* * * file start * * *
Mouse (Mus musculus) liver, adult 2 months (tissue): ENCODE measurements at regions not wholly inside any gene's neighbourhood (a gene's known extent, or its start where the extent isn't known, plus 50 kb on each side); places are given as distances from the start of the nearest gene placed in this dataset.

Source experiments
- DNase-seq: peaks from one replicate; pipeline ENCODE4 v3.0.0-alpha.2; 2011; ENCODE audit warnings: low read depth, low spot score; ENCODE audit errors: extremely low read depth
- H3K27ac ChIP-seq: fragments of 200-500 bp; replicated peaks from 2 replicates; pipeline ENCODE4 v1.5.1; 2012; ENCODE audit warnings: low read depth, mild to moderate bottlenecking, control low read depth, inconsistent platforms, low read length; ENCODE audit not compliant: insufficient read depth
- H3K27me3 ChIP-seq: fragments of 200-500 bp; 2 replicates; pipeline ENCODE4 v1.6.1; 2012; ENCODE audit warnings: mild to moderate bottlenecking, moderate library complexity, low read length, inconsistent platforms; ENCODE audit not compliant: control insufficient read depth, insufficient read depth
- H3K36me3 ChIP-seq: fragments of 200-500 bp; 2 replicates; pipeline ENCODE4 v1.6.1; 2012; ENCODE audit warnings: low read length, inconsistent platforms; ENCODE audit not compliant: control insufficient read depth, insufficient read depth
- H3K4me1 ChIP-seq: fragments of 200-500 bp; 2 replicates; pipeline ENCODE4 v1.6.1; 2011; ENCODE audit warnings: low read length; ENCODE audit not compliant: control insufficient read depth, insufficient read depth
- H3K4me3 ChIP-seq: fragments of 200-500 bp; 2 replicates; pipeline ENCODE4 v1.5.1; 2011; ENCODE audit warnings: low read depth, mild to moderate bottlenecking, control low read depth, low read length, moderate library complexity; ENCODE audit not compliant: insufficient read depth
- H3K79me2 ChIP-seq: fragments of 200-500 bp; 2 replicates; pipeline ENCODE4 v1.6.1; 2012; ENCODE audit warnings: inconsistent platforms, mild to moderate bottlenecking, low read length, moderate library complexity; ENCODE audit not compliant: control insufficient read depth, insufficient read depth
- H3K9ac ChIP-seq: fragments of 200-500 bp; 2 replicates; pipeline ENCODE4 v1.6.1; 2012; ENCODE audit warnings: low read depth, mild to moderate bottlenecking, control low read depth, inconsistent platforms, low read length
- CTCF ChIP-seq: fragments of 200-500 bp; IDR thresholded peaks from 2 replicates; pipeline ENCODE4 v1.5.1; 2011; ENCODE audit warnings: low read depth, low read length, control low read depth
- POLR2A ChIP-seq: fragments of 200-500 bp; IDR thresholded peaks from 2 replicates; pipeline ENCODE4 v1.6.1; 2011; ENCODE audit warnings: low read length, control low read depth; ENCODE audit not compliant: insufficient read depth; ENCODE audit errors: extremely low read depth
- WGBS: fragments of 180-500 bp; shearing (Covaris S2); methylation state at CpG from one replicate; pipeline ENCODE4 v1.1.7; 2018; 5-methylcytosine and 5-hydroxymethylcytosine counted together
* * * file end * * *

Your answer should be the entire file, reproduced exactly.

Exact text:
Mouse (Mus musculus) liver, adult 2 months (tissue): ENCODE measurements at regions not wholly inside any gene's neighbourhood (a gene's known extent, or its start where the extent isn't known, plus 50 kb on each side); places are given as distances from the start of the nearest gene placed in this dataset.

Source experiments
- DNase-seq: peaks from one replicate; pipeline ENCODE4 v3.0.0-alpha.2; 2011; ENCODE audit warnings: low read depth, low spot score; ENCODE audit errors: extremely low read depth
- H3K27ac ChIP-seq: fragments of 200-500 bp; replicated peaks from 2 replicates; pipeline ENCODE4 v1.5.1; 2012; ENCODE audit warnings: low read depth, mild to moderate bottlenecking, control low read depth, inconsistent platforms, low read length; ENCODE audit not compliant: insufficient read depth
- H3K27me3 ChIP-seq: fragments of 200-500 bp; 2 replicates; pipeline ENCODE4 v1.6.1; 2012; ENCODE audit warnings: mild to moderate bottlenecking, moderate library complexity, low read length, inconsistent platforms; ENCODE audit not compliant: control insufficient read depth, insufficient read depth
- H3K36me3 ChIP-seq: fragments of 200-500 bp; 2 replicates; pipeline ENCODE4 v1.6.1; 2012; ENCODE audit warnings: low read length, inconsistent platforms; ENCODE audit not compliant: control insufficient read depth, insufficient read depth
- H3K4me1 ChIP-seq: fragments of 200-500 bp; 2 replicates; pipeline ENCODE4 v1.6.1; 2011; ENCODE audit warnings: low read length; ENCODE audit not compliant: control insufficient read depth, insufficient read depth
- H3K4me3 ChIP-seq: fragments of 200-500 bp; 2 replicates; pipeline ENCODE4 v1.5.1; 2011; ENCODE audit warnings: low read depth, mild to moderate bottlenecking, control low read depth, low read length, moderate library complexity; ENCODE audit not compliant: insufficient read depth
- H3K79me2 ChIP-seq: fragments of 200-500 bp; 2 replicates; pipeline ENCODE4 v1.6.1; 2012; ENCODE audit warnings: inconsistent platforms, mild to moderate bottlenecking, low read length, moderate library complexity; ENCODE audit not compliant: control insufficient read depth, insufficient read depth
- H3K9ac ChIP-seq: fragments of 200-500 bp; 2 replicates; pipeline ENCODE4 v1.6.1; 2012; ENCODE audit warnings: low read depth, mild to moderate bottlenecking, control low read depth, inconsistent platforms, low read length
- CTCF ChIP-seq: fragments of 200-500 bp; IDR thresholded peaks from 2 replicates; pipeline ENCODE4 v1.5.1; 2011; ENCODE audit warnings: low read depth, low read length, control low read depth
- POLR2A ChIP-seq: fragments of 200-500 bp; IDR thresholded peaks from 2 replicates; pipeline ENCODE4 v1.6.1; 2011; ENCODE audit warnings: low read length, control low read depth; ENCODE audit not compliant: insufficient read depth; ENCODE audit errors: extremely low read depth
- WGBS: fragments of 180-500 bp; shearing (Covaris S2); methylation state at CpG from one replicate; pipeline ENCODE4 v1.1.7; 2018; 5-methylcytosine and 5-hydroxymethylcytosine counted together